By J Hutcherson (Aug 27, 2019) US Soccer Players - If you spent any time around soccer stadiums in Europe a few years ago, you probably saw a few Against Modern Football stickers slapped onto a light pole or a street sign. They took their place alongside stickers proving some other club's fans had shown up in that particular city. Some fan groups put on in-stadium displays of support for a simple point. The current version of the game as a sports business is not what they want.
Though nostalgia tends to gloss over the era of hooliganism and stadiums being unsafe for anybody who didn't look like the majority, there's more to the changes across European and world soccer. Clubs disconnected from the areas they represent. Clubs as brands mainly interested in the global market. Leagues realizing just how much they can get for the rights to broadcast games. Ever escalating transfer fees putting an economic barrier between those elite clubs turned brands and everybody else. Those outside revenue streams dwarfing the local ticket-buying public who now feel more like consumers than fans. Relative to the long histories of most European clubs, these are new developments starting in the 90s when the Premier League and the Champions League emerged.
Both of those moves suggested fundamental changes that in large part have yet to happen. There are still 92 professional clubs in England, though the names of their leagues have changed. The Champions League is still the top competition in Europe, without a rival breakaway super league. The transfer system is still in place. Most leagues still sell their broadcast rights collectively. It's still possible for an individual club to hit the wall financially.
It's that last one currently causing significant angst in England. Bury and Bolton Wanderers could go out of business this week, a scenario that isn't exactly uncommon in English soccer. The difference is timing. Right now, there's plenty of money in English soccer so how could two clubs end up in such financial difficulty? Are they outliers, or the precipice of multiple clubs running into trouble paying the bills?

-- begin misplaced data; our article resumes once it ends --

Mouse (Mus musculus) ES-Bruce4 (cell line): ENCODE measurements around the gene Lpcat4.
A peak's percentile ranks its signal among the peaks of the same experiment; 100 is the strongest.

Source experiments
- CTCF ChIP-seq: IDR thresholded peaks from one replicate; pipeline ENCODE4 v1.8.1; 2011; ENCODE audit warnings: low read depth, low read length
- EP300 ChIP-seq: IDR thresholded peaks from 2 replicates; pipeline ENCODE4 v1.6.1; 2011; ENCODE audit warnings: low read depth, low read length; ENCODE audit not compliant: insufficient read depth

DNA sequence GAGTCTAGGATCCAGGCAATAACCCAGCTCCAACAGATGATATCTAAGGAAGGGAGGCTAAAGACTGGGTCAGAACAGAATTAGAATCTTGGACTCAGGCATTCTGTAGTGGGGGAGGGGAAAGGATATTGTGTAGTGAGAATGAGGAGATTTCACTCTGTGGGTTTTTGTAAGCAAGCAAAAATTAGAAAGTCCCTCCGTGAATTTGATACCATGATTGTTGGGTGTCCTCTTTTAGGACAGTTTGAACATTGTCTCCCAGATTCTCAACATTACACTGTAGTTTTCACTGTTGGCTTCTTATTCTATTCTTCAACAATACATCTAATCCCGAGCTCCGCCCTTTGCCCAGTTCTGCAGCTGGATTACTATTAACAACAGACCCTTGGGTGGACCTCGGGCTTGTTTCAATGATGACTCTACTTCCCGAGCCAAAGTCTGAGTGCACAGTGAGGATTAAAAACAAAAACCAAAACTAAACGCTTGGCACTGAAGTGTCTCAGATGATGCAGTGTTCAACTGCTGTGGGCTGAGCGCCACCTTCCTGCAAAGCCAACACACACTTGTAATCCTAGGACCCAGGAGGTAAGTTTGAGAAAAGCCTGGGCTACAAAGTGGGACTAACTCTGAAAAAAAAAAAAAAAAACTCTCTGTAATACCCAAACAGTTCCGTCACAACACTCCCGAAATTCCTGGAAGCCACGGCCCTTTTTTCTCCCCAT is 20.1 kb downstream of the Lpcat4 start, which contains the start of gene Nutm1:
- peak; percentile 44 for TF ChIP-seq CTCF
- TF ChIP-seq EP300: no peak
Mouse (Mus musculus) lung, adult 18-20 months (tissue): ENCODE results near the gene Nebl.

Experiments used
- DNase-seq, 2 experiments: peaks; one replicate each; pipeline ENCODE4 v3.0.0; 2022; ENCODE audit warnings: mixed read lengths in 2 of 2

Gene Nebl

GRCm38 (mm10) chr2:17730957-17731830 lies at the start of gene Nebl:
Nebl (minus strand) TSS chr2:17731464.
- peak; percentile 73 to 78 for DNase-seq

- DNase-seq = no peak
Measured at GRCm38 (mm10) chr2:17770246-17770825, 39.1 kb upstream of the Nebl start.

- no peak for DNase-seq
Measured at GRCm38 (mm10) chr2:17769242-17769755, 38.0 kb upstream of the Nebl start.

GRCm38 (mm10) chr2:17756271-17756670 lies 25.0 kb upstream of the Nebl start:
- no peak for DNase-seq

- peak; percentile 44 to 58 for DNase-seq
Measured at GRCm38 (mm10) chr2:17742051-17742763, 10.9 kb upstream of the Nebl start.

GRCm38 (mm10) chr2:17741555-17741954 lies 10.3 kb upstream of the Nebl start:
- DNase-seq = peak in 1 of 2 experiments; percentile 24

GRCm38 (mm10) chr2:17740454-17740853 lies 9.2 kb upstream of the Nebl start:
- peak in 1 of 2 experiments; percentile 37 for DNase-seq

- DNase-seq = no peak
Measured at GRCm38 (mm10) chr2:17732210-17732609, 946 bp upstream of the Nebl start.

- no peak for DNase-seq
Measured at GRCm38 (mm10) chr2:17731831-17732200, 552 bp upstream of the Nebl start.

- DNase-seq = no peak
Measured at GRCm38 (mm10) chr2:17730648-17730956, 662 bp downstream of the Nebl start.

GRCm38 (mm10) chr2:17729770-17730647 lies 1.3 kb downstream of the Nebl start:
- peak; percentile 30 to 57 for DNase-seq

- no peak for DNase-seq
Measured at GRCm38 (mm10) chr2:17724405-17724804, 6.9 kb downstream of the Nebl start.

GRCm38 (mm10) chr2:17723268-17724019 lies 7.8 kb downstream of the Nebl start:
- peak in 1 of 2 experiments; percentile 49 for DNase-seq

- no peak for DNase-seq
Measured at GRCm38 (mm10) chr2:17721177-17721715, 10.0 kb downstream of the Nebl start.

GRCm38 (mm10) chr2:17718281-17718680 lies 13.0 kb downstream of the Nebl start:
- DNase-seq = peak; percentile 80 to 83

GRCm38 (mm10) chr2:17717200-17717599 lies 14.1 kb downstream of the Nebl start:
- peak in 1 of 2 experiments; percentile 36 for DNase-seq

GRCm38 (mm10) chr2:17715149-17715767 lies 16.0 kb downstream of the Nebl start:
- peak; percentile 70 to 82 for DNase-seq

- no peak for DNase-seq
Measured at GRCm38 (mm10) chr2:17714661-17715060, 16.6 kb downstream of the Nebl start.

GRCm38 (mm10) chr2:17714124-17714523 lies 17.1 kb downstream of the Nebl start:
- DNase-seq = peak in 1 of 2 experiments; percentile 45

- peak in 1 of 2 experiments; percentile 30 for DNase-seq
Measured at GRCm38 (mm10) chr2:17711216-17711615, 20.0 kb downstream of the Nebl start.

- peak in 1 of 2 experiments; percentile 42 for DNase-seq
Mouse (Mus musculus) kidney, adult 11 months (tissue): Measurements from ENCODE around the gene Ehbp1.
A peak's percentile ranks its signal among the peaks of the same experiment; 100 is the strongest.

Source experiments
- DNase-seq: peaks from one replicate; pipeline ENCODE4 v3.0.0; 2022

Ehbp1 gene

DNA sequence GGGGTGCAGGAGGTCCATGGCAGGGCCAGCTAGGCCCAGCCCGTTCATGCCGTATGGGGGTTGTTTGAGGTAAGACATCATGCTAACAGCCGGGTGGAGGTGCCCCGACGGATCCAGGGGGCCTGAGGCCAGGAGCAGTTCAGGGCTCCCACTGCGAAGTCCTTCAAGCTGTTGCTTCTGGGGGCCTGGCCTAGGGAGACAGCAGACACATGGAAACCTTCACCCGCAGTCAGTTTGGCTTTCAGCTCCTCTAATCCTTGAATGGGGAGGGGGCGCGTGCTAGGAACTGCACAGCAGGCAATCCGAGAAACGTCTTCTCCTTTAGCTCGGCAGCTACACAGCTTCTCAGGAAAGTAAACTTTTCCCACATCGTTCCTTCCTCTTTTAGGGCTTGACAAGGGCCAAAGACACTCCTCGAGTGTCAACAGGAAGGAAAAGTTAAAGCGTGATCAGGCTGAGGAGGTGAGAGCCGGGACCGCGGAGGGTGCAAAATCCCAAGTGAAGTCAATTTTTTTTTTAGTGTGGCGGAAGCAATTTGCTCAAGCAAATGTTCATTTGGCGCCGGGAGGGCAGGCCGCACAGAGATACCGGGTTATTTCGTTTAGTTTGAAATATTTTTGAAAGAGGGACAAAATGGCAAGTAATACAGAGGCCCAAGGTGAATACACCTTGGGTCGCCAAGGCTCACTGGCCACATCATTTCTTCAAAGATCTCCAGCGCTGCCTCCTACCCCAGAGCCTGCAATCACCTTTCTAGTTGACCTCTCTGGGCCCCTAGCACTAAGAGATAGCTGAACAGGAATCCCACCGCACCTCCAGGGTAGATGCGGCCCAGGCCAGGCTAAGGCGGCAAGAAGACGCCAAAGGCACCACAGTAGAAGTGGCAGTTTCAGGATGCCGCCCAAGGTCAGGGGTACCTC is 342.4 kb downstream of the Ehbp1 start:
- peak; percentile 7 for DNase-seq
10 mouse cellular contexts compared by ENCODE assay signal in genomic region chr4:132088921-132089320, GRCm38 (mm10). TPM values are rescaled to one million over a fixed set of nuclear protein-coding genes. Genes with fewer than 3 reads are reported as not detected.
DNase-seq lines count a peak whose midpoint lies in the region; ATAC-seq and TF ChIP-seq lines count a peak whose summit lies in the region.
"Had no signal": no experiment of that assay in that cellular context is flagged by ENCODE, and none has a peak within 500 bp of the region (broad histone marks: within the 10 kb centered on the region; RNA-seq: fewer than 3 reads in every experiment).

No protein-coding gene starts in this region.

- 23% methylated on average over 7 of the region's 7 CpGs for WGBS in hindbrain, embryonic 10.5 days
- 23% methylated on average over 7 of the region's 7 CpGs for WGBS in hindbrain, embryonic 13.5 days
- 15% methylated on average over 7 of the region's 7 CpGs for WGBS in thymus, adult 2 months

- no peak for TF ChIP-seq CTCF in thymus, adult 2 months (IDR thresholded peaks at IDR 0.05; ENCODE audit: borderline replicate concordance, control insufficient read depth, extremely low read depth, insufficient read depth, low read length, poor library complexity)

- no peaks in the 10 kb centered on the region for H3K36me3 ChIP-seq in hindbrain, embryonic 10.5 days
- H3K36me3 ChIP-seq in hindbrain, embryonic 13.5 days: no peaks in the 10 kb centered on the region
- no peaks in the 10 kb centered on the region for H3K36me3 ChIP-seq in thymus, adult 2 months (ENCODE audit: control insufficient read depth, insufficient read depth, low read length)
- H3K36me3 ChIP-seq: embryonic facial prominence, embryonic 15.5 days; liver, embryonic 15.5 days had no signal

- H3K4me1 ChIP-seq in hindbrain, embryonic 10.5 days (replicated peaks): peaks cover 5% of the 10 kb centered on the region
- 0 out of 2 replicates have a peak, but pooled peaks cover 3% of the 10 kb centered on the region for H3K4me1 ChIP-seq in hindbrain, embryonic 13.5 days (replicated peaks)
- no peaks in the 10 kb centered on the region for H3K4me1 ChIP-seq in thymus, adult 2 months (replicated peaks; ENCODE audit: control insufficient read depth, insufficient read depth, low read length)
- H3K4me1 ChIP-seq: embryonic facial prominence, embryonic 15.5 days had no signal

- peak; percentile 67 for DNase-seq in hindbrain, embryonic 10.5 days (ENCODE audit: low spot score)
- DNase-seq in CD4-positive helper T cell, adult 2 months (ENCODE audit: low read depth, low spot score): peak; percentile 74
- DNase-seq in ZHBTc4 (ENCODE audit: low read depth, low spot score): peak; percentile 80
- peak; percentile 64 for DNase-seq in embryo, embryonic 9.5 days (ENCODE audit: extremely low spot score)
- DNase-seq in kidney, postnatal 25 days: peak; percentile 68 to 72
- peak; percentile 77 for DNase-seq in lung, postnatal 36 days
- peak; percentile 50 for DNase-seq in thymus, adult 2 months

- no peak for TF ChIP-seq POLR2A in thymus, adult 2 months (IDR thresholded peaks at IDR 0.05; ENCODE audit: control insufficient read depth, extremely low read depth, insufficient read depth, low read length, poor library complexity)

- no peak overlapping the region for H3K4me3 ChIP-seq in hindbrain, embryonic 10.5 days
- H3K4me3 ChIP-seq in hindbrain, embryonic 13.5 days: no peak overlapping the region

Those aren't existential questions for the Premier League clubs. They're fine in an era where there's plenty of money to allocate and spend. At least until the big four to six move on to that long-promised European Super League, the Premier League pays for itself. That's part of the problem, with the wealth in the game collected at the top and distributed accordingly. Further down the leagues, it's a familiar story. It's easy to lose a lot of money in a short period of time at a level where there's nowhere near the economic rewards. Short of two clubs on the brink of collapse, there's also usually not a lot of interest.
It's easy enough to make this about struggling regions, depopulation, lack of opportunities alongside flat wages and the basic desperation that marks places that once had it better. That has very little to do with soccer economics. If the game operated as a reflection of the economy in general, there wouldn't be 92 professional clubs in a country the size of the state of Massachusetts. There certainly wouldn't be those four to six in the heady realm of the super clubs. It's already on repeat that the cost of one squad player for the Premier elite would save both Bury and Bolton Wanderers. That's how the game works these days, and the plight of two clubs isn't likely to change that.
Still, along with the hope that the same 92 clubs are still in business at the end of the week, there's at least the recognition of a problem. It may or may not be one of disparity. At this point, the Premier League super clubs have little in common with the rest of their own league even when those teams are beating them. That's what years of increasing broadcast rights fees and the popularity of those teams around the world created. Whatever the next step is for the elite of English soccer, it's doubtful that part of it will be making sure the rest of the English league structure is healthy.
Maybe it's still an "if" rather than a "when" for some of those English super clubs deciding their future is in a pan-European league, world league, or something else that breaks them free of the rest. Regardless, the game right now is coming as close to an elite league of European super teams as possible. It might be the Champions League or some version of a breakaway, but it's undoubtedly going to leave clubs behind. That's already the current situation for some of the professional English soccer clubs. Bury and Bolton represent the extremes with specific ownership and funding issues, but only for now. Eventually, it's the model that will break.
J Hutcherson started covering soccer in 1999 and has worked as the general manager of the US National Soccer Team Players Association since 2002. Contact him at firstname.lastname@example.org.
More from J Hutcherson:
- Year two of the Campeones Cup
- What to watch in Europe this season
- The Champions League asks too much
- The new MLS playoff problem
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